SE Texas Record

Wednesday, September 18, 2019

9th District court upholds dismissal of man's claims for legal fees in chemical spill dispute

By Erianne Leatherman | Feb 16, 2018


BEAUMONT – A man has lost a bid to repeal a trial court ruling in favor of Samson Exploration LLC centered on a dispute about a chemical spill on his property and who was to be held liable for the costs and subsequent legal action.

The Court of Appeals for the 9th District of Texas at Beaumont affirmed Feb. 1 the previous ruling from the 160th District Court of Orange County that granted Samson Exploration LLC's motion for summary judgment, denied Ambrose Claybar's motion for summary judgment and dismissed Claybar's claims with prejudice.

According to the opinion, Claybar and Samson Exploration entered into an agreement for Samson to install crude oil tanks on Claybar’s property. That agreement allowed Samson to contract Kinder Morgan Treating LP to run and maintain a treatment plant on the same property.

Following those agreements, one of the pumps at the treatment plant allegedly failed and leaked chemicals onto Claybar's property in 2012. Claybar then filed a lawsuit against Samson and Kinder Morgan for the damages and later settled with Kinder Morgan. However, Claybar then alleged that due to his agreement with Samson, the company should compensate him for the property damage and legal fees he incurred from the lawsuit against Kinder Morgan.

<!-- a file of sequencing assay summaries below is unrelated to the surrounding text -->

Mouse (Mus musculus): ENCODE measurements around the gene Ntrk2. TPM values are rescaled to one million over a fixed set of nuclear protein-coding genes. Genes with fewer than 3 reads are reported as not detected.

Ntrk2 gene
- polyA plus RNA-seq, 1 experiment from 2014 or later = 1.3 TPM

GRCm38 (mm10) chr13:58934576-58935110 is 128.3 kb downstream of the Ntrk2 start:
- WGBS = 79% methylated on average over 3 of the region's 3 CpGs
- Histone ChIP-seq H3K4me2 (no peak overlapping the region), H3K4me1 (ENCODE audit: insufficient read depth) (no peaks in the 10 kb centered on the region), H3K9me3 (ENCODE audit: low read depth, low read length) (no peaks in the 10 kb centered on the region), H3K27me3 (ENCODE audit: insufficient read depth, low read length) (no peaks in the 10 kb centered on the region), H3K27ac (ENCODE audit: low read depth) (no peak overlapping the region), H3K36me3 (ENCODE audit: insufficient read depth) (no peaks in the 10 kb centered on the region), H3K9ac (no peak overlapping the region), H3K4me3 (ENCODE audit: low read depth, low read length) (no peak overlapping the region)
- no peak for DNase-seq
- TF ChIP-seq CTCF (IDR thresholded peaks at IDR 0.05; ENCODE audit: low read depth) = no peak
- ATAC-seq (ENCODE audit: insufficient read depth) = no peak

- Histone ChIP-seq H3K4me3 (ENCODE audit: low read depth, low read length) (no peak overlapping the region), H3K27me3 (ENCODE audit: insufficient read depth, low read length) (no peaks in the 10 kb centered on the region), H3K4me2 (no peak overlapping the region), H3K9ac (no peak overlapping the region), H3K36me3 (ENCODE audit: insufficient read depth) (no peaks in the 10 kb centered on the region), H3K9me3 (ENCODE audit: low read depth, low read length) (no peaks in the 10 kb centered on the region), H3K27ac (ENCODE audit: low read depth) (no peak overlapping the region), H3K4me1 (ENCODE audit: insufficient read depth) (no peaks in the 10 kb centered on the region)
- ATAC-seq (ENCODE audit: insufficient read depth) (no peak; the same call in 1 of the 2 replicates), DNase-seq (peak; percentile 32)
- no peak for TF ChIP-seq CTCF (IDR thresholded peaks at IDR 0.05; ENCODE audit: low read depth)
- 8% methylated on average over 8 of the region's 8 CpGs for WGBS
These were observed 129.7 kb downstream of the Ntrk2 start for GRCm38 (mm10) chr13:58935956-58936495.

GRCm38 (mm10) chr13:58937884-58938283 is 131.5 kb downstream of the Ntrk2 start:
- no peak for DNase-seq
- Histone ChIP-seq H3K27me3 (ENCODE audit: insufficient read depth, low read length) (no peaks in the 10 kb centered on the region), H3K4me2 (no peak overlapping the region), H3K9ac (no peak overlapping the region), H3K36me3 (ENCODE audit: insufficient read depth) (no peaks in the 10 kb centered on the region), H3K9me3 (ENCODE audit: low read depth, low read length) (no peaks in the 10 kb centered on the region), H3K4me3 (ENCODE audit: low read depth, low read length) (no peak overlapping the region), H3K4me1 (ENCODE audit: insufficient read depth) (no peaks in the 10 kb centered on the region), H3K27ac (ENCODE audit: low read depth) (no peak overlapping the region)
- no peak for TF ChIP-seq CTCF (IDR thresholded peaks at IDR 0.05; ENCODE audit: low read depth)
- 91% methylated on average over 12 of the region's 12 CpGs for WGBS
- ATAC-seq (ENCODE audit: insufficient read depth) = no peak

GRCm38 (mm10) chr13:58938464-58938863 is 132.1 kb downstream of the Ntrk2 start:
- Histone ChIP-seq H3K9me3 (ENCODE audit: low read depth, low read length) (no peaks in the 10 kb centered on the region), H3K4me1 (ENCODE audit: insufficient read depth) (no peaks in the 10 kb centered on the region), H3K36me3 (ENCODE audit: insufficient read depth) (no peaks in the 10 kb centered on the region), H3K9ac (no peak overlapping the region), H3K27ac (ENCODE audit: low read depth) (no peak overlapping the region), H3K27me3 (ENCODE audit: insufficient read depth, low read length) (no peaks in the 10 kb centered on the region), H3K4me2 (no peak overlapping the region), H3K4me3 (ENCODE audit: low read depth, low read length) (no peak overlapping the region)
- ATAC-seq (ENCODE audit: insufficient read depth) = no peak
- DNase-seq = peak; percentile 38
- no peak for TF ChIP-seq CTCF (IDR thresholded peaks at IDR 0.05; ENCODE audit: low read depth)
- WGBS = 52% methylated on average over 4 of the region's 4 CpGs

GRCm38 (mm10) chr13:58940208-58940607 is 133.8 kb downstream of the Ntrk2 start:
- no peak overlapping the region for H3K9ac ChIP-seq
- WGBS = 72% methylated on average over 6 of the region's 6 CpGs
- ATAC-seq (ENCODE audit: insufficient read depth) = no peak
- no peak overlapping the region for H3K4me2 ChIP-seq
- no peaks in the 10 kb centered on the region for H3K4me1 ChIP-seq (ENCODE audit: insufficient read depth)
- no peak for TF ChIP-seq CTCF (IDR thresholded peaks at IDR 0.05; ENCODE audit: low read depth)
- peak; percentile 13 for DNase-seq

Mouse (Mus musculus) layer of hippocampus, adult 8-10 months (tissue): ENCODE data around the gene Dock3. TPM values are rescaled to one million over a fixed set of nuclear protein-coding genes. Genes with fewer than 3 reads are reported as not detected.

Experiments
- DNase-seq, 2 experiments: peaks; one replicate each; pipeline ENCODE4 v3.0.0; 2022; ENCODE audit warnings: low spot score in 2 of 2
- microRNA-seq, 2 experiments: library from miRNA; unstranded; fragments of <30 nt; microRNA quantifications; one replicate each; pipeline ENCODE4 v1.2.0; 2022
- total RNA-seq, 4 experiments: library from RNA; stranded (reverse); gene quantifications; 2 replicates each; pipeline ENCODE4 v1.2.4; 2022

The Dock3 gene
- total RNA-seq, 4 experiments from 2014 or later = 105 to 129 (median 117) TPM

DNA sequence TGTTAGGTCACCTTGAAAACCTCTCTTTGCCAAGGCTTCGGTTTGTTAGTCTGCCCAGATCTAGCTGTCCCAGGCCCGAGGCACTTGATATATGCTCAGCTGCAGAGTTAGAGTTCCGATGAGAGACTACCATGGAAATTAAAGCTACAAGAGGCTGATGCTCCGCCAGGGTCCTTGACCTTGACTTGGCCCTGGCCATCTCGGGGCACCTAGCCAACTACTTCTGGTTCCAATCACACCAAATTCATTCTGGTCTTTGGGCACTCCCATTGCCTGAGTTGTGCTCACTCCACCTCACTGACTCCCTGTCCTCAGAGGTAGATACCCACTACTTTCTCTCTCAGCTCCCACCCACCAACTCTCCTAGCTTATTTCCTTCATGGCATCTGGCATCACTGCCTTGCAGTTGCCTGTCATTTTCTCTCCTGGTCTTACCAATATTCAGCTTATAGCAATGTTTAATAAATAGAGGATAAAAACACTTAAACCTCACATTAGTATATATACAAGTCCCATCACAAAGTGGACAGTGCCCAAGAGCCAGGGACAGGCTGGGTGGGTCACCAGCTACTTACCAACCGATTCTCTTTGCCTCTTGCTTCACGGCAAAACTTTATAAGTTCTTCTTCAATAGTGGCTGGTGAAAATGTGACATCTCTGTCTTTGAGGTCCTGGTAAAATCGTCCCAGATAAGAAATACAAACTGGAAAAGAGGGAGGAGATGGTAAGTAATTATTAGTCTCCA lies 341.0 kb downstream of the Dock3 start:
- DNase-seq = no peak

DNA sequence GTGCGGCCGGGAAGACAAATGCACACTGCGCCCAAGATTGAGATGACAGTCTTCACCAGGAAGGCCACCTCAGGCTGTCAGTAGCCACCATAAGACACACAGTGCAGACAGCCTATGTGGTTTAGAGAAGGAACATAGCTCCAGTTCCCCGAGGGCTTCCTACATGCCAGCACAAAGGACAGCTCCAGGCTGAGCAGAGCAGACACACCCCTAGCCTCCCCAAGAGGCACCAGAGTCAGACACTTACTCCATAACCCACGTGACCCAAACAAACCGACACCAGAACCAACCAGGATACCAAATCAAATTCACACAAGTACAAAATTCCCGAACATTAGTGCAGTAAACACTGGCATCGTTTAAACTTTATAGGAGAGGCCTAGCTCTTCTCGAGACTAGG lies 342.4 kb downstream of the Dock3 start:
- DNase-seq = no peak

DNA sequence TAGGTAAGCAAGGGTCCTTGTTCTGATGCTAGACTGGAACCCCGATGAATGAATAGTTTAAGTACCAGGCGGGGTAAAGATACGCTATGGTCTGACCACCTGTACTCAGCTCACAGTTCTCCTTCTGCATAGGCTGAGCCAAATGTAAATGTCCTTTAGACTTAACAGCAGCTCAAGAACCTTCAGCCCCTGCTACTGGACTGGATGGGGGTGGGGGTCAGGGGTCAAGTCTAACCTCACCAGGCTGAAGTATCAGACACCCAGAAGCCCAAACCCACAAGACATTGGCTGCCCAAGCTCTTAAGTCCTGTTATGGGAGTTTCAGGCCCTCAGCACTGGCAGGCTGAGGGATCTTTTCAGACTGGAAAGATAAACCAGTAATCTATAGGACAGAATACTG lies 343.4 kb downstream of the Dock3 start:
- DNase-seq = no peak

The appellate panel struck down Claybar’s accusation, stating that indemnity agreements don't apply to these types of claims.

The opinion stated that “the plain language of the indemnity provision does not show that the parties intended for Samson to indemnify Claybar for attorneys' fees and costs in pursuing claims against Samson and Kinder Morgan for damages to Claybar’s property. ... If Samson and Claybar had intended to include claims between them, they would have had to specifically add such language to the agreement. We hold that there is no specific language in the agreement that would overcome the general rule that indemnity agreements do not generally apply to claims between the parties to the agreement.”

According to the opinion, Claybar and Samson each filed cross-motions for a summary judgment for the trial court to rule on the disagreement, with the main issue being “whether the indemnity provision of the agreement requires Samson to pay Claybar’s attorneys fees and costs in pursuing his negligence claims against Kinder Morgan.”  

Claybar’s complaint stated Samson violated its agreement and was therefore responsible for compensating him for the property damage caused by Kinder Morgan and associated legal fees he incurred in his lawsuit against Kinder Morgan.

Samson responded by saying that the indemnity provision is only applicable in the case of Claybar defending against suits from third parties, which is not what occurred in this case.

The trial court said in a letter opinion that “a defining characteristic of an indemnity agreement is that it ‘does not apply to claims between the parties to the agreement” and said that “the intent of the parties was to enter into an indemnity agreement that required Samson to indemnify and hold Claybar harmless from any claims made against him as a result of the negligence of the defendants[,]” and “no one made any claims whatsoever against Claybar as a result of the negligence of [the] defendants.”

Court of Appeals 9th District of Texas at Beaumont case number 09-16-00435-CV

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